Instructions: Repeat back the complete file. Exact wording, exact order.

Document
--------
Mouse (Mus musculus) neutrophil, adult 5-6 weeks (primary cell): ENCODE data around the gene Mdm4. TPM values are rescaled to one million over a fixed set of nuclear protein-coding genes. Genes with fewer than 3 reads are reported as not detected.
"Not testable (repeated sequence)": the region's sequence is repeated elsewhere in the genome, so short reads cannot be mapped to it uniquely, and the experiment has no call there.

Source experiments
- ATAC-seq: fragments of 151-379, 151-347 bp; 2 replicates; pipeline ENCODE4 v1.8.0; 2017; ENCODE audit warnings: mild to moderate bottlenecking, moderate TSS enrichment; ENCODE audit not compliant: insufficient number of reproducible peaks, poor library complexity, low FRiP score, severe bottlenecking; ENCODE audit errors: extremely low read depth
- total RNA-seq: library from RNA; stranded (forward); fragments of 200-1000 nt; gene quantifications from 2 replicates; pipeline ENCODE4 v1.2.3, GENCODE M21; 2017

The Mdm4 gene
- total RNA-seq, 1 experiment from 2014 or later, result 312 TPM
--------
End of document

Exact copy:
Mouse (Mus musculus) neutrophil, adult 5-6 weeks (primary cell): ENCODE data around the gene Mdm4. TPM values are rescaled to one million over a fixed set of nuclear protein-coding genes. Genes with fewer than 3 reads are reported as not detected.
"Not testable (repeated sequence)": the region's sequence is repeated elsewhere in the genome, so short reads cannot be mapped to it uniquely, and the experiment has no call there.

Source experiments
- ATAC-seq: fragments of 151-379, 151-347 bp; 2 replicates; pipeline ENCODE4 v1.8.0; 2017; ENCODE audit warnings: mild to moderate bottlenecking, moderate TSS enrichment; ENCODE audit not compliant: insufficient number of reproducible peaks, poor library complexity, low FRiP score, severe bottlenecking; ENCODE audit errors: extremely low read depth
- total RNA-seq: library from RNA; stranded (forward); fragments of 200-1000 nt; gene quantifications from 2 replicates; pipeline ENCODE4 v1.2.3, GENCODE M21; 2017

The Mdm4 gene
- total RNA-seq, 1 experiment from 2014 or later, result 312 TPM